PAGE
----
IATA: Passenger testing coming within weeks

By Bev Fearis, published 23/09/20

Deployable solutions for Covid testing of all departing air passengers are expected “in the coming weeks”, IATA said yesterday.

The aviation body says it is working with the International Civil Aviation Organisation (ICAO) and health authorities to develop and implement “rapid, accurate, affordable, easy-to-operate, scalable and systematic testing” for all departing passengers as an alternative to quarantine measures.

It says testing before departure is preferable to testing on arrival as it will create a “clean” environment throughout the whole travel process.

“By calling for the establishment of a global approach to Covid-19 testing for all passengers before departure we are sending a clear signal of aviation’s needs,” said Alexandre de Juniac, IATA’s Director General and CEO.

“In the meantime, we are gaining practical knowledge from the testing programmes that already exist as part of the various travel bubble or travel corridor initiatives around the world. We must continue with these valuable programmes which move us in the right direction by building testing experience, facilitating essential travel and demonstrating testing effectiveness.”

IATA is calling for a testing process that can be administered systematically under the authority of governments following agreed international standards.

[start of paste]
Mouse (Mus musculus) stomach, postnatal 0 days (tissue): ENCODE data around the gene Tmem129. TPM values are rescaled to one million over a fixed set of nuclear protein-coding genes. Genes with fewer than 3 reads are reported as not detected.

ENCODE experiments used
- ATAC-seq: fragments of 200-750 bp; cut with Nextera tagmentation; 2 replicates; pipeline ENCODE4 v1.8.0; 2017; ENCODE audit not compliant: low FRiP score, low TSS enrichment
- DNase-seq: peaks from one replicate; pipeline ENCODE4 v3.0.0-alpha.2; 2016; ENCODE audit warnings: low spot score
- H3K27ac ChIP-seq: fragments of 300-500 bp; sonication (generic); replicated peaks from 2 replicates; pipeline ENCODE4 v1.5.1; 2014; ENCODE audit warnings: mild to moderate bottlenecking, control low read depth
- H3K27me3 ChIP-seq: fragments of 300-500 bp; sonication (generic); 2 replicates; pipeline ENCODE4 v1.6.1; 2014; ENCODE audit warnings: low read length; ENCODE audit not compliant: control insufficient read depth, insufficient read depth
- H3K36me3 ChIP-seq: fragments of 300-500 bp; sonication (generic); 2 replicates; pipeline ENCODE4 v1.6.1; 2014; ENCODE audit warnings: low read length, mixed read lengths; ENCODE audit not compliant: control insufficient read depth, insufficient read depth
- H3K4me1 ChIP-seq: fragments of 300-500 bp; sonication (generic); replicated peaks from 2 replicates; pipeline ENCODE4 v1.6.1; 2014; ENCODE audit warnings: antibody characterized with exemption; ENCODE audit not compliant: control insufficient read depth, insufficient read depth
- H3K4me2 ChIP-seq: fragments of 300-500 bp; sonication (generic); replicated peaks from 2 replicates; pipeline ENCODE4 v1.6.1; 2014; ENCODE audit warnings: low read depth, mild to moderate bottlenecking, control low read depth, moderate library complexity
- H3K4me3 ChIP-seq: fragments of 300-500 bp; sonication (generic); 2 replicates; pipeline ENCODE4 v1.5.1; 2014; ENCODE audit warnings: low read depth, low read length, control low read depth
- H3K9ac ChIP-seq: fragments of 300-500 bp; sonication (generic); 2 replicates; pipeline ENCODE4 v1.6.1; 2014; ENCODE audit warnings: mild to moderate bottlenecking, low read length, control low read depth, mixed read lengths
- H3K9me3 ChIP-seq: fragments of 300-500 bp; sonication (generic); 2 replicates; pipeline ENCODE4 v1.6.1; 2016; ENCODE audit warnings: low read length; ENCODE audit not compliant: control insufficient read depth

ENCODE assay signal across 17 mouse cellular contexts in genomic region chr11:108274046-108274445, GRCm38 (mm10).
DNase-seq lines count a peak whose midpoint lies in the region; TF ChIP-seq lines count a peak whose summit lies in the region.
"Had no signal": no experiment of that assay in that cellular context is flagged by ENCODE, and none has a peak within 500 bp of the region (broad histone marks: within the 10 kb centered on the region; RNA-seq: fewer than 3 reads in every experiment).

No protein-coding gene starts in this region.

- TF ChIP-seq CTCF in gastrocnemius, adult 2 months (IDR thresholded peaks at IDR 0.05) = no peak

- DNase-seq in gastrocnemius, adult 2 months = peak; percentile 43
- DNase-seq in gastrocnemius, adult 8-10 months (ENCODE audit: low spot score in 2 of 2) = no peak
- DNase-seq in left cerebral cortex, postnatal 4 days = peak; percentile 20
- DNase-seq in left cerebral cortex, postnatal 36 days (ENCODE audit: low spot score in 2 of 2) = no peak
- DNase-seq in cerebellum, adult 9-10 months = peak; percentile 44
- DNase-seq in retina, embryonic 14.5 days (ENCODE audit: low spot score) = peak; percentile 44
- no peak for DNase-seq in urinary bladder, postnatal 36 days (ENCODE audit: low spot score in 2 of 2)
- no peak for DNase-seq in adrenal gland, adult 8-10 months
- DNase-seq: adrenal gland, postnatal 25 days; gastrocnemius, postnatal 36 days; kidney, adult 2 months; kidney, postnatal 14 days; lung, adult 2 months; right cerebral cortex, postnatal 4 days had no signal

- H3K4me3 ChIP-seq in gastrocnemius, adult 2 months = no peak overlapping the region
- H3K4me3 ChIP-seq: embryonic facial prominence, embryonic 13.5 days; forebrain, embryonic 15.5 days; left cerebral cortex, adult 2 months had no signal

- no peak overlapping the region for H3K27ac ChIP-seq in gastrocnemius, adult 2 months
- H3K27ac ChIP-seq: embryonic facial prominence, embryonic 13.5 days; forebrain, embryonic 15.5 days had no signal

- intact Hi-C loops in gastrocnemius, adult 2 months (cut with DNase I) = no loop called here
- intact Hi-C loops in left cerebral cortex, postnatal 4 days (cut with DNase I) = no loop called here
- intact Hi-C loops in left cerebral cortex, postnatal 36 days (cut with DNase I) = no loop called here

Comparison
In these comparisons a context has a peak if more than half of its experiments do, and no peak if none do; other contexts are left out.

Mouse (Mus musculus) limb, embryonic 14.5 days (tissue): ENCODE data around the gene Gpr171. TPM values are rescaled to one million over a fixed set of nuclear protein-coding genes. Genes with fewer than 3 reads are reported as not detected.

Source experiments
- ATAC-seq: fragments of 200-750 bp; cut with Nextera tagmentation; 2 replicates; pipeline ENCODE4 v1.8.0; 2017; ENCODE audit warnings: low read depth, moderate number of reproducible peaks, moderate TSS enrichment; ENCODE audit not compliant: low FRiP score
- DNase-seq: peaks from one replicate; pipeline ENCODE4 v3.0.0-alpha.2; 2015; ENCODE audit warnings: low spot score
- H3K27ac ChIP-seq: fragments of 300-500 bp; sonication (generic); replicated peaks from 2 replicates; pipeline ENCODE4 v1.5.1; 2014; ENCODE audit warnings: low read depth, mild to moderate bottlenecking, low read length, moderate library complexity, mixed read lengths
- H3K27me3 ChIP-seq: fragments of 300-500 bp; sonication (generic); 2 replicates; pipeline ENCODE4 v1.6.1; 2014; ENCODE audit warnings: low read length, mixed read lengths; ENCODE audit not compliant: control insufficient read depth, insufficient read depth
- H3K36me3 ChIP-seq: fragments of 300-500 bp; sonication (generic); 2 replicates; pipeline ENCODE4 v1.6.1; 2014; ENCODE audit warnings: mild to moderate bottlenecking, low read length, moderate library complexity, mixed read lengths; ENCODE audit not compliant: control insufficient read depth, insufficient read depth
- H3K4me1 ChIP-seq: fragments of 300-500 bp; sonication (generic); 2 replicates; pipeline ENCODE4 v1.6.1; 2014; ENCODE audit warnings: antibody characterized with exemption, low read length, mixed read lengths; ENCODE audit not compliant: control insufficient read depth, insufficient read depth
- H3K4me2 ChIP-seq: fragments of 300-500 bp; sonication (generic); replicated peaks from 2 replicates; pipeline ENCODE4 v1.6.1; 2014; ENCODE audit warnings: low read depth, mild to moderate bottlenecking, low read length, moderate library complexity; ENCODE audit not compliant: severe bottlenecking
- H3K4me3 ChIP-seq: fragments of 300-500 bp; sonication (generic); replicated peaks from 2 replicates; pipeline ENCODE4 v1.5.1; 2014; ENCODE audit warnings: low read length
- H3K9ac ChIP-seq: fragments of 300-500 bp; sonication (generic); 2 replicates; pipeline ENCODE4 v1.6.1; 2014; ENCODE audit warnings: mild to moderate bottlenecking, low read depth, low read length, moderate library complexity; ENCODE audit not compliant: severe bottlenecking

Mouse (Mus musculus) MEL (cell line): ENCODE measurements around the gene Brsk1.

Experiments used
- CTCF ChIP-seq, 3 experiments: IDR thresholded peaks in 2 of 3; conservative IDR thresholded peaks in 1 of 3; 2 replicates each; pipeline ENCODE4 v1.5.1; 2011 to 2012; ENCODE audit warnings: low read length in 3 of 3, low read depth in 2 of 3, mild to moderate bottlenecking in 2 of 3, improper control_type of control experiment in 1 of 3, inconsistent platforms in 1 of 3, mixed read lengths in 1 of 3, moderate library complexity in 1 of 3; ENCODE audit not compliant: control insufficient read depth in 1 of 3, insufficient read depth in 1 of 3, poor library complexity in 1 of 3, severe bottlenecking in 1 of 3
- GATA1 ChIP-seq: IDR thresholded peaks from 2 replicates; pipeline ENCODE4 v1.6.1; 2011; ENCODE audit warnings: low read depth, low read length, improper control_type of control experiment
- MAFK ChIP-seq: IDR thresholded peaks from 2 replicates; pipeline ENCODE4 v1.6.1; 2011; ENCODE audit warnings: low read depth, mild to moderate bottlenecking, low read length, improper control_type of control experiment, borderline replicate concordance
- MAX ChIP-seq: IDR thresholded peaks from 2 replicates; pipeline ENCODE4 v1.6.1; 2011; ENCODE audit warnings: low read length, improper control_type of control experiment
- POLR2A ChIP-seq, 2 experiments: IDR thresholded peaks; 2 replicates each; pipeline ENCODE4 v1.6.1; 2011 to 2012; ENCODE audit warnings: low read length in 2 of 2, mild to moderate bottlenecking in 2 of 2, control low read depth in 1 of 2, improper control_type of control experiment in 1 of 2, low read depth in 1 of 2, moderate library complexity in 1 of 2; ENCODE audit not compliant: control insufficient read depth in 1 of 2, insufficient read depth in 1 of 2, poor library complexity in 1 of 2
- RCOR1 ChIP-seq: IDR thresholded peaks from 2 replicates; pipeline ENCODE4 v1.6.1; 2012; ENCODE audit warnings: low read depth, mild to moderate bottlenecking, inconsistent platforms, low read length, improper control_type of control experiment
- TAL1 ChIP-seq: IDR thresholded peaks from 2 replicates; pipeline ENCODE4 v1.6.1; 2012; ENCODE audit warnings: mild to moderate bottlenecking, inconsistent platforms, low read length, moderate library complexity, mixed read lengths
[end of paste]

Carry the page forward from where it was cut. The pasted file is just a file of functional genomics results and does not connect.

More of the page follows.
It said this is the only way to get travellers back in the air, but admitted there will be many practical challenges.

IATA’s latest survey of 4,700 international travellers showed strong support for Covid-19 testing, with 84% agreeing that testing should be required of all travellers and 88% saying they are willing to undergo testing as part of the travel process.

But the organisation stressed it doesn’t see testing becoming a permanent fixture in the air travel experience, only in the medium-term in order for air travel to re-establish itself.

“Many see the development of a vaccine as the panacea for the pandemic. It will certainly be an important step, but even after an effective vaccine is globally recognised, ramping up production and distribution is likely to take many months. Testing will be a much-needed interim solution,” said de Juniac.